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Unlocking Genetic Insights: Impact on HbA1c Accuracy in South Asian Populations

Cutting-edge research from Queen Mary University London has shed light on a genetic variant prevalent in South Asian individuals, significantly impacting the accuracy of the HbA1c test, a cornerstone in diabetes diagnosis and management.

In a study led by Dr. Miriam Samuel and her team, genetic data from over 60,000 individuals of Bangladeshi or Pakistani descent in England, alongside data from the UK Biobank comprising 500,000 participants of diverse ethnic backgrounds, was meticulously analyzed.

Key Findings

1. Genetic Variant Prevalence: The study unearthed a genetic variant present in 7.6% of South Asian individuals, contrasting sharply with its rarity in other ethnic groups.

2. Impact on HbA1c Accuracy: Individuals carrying this variant may receive HbA1c results underestimating their average blood sugar levels by up to 6 mmol/mol. This discrepancy arises due to alterations in red blood cells, directly influencing test outcomes.

3. Delayed Diabetes Diagnosis: Evidence suggests that individuals harboring the variant face delayed diagnosis of type 2 diabetes by one to two years, potentially impeding timely intervention and management.

Dr Miriam Samuel at Queen Mary University London reflects:

“Many genetic variants linked to red blood cell conditions are ultra-rare amongst the Northern Europeans who have historically dominated genetic studies. We demonstrate one such variant that is carried by 7.6% of South Asians which could affect the accuracy of HbA1c and cause delays in diabetes diagnosis. Studies such as Genes & Health, focusing on populations who are underserved in genetic research, are vital to understand the different pathways that may contribute to diabetes inequalities in these communities.”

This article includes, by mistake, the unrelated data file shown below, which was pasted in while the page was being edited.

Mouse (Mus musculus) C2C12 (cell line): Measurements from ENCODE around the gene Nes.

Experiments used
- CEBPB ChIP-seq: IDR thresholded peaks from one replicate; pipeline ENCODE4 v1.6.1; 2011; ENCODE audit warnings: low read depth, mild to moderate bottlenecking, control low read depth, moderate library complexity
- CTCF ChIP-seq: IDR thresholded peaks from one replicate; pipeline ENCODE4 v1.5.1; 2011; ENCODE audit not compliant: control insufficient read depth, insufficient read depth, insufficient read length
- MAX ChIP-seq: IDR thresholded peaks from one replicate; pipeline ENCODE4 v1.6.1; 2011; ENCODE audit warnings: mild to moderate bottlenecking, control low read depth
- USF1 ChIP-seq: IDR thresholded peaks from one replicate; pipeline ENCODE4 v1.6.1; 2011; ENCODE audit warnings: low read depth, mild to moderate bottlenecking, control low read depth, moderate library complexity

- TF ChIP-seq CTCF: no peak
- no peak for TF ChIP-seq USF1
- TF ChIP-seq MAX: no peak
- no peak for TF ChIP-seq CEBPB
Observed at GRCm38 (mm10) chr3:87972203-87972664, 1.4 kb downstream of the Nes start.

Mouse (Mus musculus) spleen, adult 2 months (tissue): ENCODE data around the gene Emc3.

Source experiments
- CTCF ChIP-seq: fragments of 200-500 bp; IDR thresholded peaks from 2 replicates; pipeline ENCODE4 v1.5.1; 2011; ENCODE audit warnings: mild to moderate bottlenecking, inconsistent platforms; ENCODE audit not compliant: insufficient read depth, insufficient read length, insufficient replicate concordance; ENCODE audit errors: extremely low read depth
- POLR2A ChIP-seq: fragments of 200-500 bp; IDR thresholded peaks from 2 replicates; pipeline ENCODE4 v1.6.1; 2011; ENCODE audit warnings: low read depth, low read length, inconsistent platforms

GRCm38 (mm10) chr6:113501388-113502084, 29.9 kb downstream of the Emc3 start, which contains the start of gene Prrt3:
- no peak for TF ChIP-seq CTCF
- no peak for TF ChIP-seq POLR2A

South Asian woman


The implications of these findings are profound, particularly given the significant South Asian diaspora in England. With over 2.3 million individuals of South Asian descent living with Canada, 16% of which have diabetes according to Diabetes Canada, the impact of inaccurate HbA1c results cannot be overstated.

Furthermore, this research underscores the imperative for diverse representation in genetic studies to elucidate nuanced health disparities among different ethnic groups.

Moving Forward

The study advocates for a nuanced approach to diabetes screening in South Asian populations, emphasizing the necessity of complementary tests, such as fasting glucose and oral glucose tolerance tests, to ensure accurate diagnosis and optimal management.

In conclusion, this groundbreaking research serves as a clarion call for precision medicine approaches tailored to the unique genetic makeup of diverse populations, fostering equitable healthcare outcomes for all.

This research will be presented at the Diabetes UK Conference


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